Phut settled in Africa, and his posterity and some of the posterity of Cush, as Rollin tells us, migrated westward, and they doubtless were the progenitors of our slaves, but on them no prophetic malediction rested. For the curse was to be upon Canaan, not upon Ham. All the talk we have about the word Ham meaning black, and made so by the curse of the Almighty, is not only without proof—mere assertion—but is futile, because Ham is not the person cursed, but Canaan.
Delegitimatizing the curse on blackness by emphasizing Canaan, not Ham, is evident in many other writings from the antebellum period (Goldenberg 2017, pp. 156–9). For instance, Alexander McLeod (1774–1833), a Presbyterian minister in New York City, wrote:
In order to justify Negro slavery from this prophecy, it will be necessary to prove four things. 1. That all posterity of Canaan were to suffer slavery. 2. That African Negroes are really descended of Canaan. 3. That each of the descendants of Shem and Japheth has a moral right to reduce any of them to servitude. 4. That every slaveholder is really descended from Shem or Japheth. Want of proof in any of these particulars will invalidate the whole objection. In a practice so contrary to the general principles of the divine law, a very express grant from the supreme authority is the only sanction to us. But not one of the four facts specified as necessary can be supported with unquestionable documents.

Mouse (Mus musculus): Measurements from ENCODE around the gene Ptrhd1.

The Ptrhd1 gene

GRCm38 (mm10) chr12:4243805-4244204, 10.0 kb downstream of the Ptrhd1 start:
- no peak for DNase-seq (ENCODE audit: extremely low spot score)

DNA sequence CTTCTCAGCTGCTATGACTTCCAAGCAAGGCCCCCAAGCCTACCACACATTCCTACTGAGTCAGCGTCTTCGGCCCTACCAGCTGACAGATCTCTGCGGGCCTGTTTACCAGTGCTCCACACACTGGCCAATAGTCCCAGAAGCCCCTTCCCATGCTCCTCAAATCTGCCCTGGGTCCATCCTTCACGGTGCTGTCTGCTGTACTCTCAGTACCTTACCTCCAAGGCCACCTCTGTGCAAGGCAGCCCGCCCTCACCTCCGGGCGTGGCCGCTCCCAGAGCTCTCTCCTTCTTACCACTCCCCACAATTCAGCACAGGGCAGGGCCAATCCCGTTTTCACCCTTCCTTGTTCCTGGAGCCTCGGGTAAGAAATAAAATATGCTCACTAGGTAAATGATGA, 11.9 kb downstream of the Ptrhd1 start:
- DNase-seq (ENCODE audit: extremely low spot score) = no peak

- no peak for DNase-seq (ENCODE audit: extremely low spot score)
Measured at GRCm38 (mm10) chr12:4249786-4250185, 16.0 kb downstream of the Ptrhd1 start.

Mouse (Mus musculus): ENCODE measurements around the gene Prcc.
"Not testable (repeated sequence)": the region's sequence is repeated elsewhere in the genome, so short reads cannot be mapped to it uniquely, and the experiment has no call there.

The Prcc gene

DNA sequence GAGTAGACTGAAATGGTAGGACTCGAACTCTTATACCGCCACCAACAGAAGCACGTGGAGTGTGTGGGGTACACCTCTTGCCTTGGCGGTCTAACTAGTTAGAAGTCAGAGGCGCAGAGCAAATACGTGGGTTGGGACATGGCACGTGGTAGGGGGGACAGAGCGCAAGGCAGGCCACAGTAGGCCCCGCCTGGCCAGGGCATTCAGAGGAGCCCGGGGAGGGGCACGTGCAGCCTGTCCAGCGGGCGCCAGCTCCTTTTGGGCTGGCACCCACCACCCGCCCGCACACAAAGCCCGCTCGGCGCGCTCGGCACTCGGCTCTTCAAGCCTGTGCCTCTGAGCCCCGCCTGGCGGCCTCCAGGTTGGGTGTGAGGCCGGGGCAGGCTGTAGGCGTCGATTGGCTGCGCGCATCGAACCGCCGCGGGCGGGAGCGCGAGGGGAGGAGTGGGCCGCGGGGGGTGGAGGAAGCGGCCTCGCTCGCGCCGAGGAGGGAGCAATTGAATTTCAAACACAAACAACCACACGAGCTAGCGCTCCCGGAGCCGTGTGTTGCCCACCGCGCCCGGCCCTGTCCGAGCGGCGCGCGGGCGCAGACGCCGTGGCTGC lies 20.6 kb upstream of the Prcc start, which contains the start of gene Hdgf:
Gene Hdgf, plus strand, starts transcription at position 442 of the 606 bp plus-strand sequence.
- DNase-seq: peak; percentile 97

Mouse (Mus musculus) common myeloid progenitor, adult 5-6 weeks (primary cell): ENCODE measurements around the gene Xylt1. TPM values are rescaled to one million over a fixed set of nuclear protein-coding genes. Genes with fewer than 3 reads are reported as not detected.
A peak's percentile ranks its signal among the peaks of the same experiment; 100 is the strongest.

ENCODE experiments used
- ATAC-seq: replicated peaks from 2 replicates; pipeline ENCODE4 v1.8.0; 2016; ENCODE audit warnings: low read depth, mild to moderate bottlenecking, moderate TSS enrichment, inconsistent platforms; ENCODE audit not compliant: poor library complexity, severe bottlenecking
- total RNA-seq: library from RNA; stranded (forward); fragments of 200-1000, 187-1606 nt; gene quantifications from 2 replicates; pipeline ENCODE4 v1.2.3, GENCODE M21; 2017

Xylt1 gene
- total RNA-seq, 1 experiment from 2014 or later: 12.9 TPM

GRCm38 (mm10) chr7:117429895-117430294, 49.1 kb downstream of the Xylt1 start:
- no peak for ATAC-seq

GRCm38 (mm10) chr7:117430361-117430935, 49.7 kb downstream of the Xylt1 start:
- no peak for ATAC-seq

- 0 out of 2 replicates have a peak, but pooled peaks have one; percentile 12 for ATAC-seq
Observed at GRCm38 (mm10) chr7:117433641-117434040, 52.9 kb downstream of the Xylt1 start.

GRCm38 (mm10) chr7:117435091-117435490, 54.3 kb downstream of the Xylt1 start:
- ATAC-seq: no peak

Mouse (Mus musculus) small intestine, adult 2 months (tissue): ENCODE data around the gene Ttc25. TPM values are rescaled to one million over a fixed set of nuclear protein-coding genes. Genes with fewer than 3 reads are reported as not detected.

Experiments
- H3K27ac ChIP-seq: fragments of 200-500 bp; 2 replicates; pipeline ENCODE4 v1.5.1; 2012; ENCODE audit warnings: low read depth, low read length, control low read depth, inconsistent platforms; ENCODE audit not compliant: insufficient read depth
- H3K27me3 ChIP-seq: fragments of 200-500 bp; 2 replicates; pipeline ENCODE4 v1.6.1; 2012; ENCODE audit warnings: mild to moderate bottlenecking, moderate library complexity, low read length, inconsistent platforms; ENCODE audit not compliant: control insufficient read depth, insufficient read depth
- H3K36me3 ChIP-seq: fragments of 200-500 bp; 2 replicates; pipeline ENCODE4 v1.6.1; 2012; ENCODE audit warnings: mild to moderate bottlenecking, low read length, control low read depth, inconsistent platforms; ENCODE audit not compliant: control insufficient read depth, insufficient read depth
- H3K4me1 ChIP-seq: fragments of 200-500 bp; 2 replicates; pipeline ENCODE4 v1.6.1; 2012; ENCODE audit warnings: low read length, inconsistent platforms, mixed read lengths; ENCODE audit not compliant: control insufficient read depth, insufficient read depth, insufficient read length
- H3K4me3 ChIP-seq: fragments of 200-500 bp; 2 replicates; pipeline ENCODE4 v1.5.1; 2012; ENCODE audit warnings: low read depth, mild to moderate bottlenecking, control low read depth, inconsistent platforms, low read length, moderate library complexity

Many other Christian abolitionists vehemently opposed the racist interpretation of the curse of Ham as a justification for the origins of blackness and the institution of slavery—including, John Rankin, David Lee Child, and James W. C. Pennington ((Goldenberg 2017, pp. 222–4); see also (Peterson 1978, pp. 46–48)).

5. Blessing Japheth: The Dominion and Domain of Whiteness

A third move directly proportional to the subordination of Ham is the elevation of Japheth. Just as Ham is made subordinate and inferior, Japheth and his descendants are endowed with power and authority. According to Palmer, Japheth is bestowed with superior qualities and characteristics:
Japhet and his race…seem designated to be the organ of human civilization, in cultivating the intellectual powers. Dividing historically into two great branches, the Japhetic whites, spreading over the diversified continent of Europe, through a protracted discipline develope [sic] the higher powers of the soul in politics, jurisprudence, science, and art: while the Asiatic Japhetites dispersed over a more monotonous continent, embark in those pursuits of industry fitted to the lower capacities of our nature.
Japheth and his descendants are the blessed recipients of higher faculties uniquely suited for politics, jurisprudence, science, and art. Sometimes this move is framed in a backhanded way to harp on Ham’s inferiority. For example, Priest insinuates the inherent superiority of Shem and Japheth and the races they represent in the following:
As to the mental character of the black nations, considered collectively, we have found them, in all ages, since their appearance on the earth, of but small account when compared with the other races of men, the red and white.
In contrast to the “small” mental character of Ham and his African descendants, Stringfellow characterizes Japheth as possessing a far superior intellect: